Julie Rovner, Kaiser Health News

Julie's Most Recent Stories

  • September 17, 2014

    Catholic and other religious hospitals and universities have been arguing in federal court for much of the past two years that they shouldn’t have to offer or facilitate birth control as part of their employee health plans because it violates their religious beliefs. But what happens when the insurance company is itself Catholic? It turns out that Catholic health plans have for years been arranging for outside firms to provide contraceptive coverage to their enrollees. Continue reading

  • July 22, 2014

    A three-judge panel at the U.S. Appeals Court for the D.C. Circuit threw the fate of an important part of the Affordable Care Act into doubt Tuesday. In a 2-1 decision in Halbig v. Burwell, the judges ruled that the Internal Revenue Service lacked the authority to allow subsidies to be provided in exchanges not run by the states. That could put at immediate risk the millions of people who bought insurance in the 36 states where these online insurance marketplaces are run by the federal government. Continue reading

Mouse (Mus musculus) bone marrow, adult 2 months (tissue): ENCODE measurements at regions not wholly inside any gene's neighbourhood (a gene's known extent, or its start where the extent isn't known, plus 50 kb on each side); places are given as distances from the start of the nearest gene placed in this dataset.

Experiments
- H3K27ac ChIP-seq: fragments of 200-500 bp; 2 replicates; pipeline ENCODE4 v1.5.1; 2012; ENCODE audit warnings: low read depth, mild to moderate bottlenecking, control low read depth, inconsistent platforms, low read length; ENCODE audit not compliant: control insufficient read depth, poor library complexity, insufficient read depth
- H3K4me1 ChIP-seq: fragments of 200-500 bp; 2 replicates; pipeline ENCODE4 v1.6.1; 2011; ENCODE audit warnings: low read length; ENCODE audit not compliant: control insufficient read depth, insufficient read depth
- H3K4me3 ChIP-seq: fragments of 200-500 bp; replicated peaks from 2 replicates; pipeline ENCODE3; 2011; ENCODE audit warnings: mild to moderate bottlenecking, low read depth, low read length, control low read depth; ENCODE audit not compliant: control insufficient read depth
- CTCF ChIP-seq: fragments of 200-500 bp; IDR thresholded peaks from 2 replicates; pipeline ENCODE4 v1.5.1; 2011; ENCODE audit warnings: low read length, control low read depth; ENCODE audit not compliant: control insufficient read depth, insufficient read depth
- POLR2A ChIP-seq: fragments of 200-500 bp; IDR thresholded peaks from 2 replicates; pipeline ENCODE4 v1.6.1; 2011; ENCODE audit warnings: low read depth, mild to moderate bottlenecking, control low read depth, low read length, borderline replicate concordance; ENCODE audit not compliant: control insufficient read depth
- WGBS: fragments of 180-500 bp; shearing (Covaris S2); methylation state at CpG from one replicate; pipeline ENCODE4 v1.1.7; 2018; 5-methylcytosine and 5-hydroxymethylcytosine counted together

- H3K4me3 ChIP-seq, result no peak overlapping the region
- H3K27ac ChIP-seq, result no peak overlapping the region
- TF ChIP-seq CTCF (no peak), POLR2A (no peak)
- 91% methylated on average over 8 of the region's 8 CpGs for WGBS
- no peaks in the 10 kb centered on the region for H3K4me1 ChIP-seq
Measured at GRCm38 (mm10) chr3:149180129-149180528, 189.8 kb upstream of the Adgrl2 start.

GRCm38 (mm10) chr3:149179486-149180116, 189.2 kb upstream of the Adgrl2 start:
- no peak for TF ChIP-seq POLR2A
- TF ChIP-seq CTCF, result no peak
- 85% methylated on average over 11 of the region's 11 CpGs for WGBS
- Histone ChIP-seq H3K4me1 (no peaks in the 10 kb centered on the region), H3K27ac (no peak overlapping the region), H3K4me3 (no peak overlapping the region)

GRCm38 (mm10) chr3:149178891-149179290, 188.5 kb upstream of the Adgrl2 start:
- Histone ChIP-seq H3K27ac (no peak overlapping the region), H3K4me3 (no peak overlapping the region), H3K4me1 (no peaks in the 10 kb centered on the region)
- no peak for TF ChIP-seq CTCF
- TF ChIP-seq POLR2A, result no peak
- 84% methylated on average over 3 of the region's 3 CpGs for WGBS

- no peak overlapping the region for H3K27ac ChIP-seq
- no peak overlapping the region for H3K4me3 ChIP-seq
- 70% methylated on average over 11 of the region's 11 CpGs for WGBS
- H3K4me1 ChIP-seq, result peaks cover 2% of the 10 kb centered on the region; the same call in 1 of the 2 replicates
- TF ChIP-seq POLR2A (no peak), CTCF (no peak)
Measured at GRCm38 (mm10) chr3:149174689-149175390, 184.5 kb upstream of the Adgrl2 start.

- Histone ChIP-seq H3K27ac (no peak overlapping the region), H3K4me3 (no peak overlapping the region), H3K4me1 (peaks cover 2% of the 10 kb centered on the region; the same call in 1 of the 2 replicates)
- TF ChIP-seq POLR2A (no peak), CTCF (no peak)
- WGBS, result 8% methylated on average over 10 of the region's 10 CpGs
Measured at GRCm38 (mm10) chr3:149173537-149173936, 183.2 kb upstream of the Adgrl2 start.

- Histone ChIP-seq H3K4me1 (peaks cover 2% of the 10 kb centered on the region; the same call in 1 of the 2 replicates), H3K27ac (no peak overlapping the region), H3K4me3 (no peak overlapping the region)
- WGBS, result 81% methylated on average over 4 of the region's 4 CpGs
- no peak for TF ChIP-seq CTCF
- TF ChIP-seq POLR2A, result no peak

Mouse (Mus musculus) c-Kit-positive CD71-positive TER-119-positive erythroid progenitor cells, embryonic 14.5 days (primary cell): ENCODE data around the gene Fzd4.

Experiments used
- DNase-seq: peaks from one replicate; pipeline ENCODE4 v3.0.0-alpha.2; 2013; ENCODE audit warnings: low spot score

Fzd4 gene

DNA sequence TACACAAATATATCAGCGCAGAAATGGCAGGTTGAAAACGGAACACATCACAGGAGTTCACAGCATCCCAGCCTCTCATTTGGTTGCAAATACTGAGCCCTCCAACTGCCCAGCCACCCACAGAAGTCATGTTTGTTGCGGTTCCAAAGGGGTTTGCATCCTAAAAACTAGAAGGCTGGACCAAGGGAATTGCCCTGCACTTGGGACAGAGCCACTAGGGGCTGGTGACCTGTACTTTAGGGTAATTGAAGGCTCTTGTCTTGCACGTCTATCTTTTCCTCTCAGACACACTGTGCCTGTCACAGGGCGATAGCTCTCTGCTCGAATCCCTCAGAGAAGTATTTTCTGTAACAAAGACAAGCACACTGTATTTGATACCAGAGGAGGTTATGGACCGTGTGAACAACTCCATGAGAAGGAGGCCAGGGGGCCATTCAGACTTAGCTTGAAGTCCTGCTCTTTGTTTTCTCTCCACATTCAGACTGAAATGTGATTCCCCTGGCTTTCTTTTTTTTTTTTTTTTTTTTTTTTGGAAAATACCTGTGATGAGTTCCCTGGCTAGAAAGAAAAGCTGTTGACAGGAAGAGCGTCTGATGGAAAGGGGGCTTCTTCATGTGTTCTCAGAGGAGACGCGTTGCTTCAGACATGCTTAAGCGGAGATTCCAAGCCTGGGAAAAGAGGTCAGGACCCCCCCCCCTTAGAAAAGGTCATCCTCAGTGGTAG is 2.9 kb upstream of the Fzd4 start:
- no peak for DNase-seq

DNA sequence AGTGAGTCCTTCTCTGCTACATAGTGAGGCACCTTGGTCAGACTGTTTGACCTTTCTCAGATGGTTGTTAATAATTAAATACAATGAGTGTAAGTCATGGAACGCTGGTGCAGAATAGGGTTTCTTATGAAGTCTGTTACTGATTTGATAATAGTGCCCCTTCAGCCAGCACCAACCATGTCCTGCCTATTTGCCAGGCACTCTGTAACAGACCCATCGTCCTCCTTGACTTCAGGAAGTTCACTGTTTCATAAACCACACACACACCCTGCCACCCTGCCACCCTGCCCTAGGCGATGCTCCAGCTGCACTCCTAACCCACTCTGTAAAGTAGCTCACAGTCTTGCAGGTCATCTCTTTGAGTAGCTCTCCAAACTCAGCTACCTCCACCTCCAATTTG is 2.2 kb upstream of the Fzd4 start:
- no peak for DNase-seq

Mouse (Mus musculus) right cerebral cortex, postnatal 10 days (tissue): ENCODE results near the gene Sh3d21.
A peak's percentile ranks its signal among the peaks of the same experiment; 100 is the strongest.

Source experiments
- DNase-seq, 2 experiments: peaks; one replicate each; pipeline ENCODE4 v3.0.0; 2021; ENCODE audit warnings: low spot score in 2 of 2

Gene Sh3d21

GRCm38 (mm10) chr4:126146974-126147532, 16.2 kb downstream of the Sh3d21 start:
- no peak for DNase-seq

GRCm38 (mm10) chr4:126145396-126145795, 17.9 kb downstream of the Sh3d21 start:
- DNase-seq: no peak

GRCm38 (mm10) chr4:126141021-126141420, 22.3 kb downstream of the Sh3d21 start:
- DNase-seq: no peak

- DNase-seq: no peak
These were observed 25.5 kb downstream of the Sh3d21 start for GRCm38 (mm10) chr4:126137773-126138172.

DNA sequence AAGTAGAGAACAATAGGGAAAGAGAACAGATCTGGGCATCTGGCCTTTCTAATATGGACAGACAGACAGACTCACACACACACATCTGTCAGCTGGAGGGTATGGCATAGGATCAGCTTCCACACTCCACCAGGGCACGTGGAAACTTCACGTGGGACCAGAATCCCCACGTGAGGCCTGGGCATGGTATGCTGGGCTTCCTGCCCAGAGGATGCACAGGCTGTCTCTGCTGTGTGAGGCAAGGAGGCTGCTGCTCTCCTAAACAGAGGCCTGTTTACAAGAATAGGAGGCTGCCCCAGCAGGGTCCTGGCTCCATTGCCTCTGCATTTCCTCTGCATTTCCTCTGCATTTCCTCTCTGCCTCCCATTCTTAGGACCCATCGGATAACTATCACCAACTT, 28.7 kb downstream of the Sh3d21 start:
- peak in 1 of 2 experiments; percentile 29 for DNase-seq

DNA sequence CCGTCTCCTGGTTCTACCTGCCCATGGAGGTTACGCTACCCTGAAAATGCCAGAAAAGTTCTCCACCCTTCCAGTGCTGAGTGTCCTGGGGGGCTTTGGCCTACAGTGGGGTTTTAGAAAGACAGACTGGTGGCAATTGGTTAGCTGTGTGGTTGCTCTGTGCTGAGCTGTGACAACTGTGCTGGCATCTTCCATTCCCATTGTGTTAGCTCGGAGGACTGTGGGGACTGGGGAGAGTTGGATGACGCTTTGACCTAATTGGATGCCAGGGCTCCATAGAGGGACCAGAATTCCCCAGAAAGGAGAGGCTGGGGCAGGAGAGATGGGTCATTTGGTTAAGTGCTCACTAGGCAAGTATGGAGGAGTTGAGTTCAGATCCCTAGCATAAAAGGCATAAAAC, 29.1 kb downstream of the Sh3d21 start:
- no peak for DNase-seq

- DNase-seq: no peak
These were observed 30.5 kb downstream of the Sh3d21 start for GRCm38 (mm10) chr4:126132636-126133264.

• June 30, 2014

    More than half the states have “contraceptive equity” laws on the books that require most employers whose health insurance covers prescription drugs to also cover FDA-approved contraceptives as part of that package. Unlike the ACA, those laws do not require that coverage to be available without deductibles or co-pays. Continue reading

  • June 18, 2014

    One of the most watched issues before the Supreme Court this term will may turn on the question of religious freedom. But it will also likely determine how women will be able to access a key provision of the Affordable Care Act – one seeking to guarantee no-cost prescription contraception in most health insurance plans. Continue reading

  • May 8, 2014

    As rocky as its rollout was, it cost the federal exchange an average of $647 of federal tax dollars to sign up each enrollee, according to a new report. It cost an average of $1,503 to sign up each person in the 15 exchanges run by individual states and Washington, D.C. Continue reading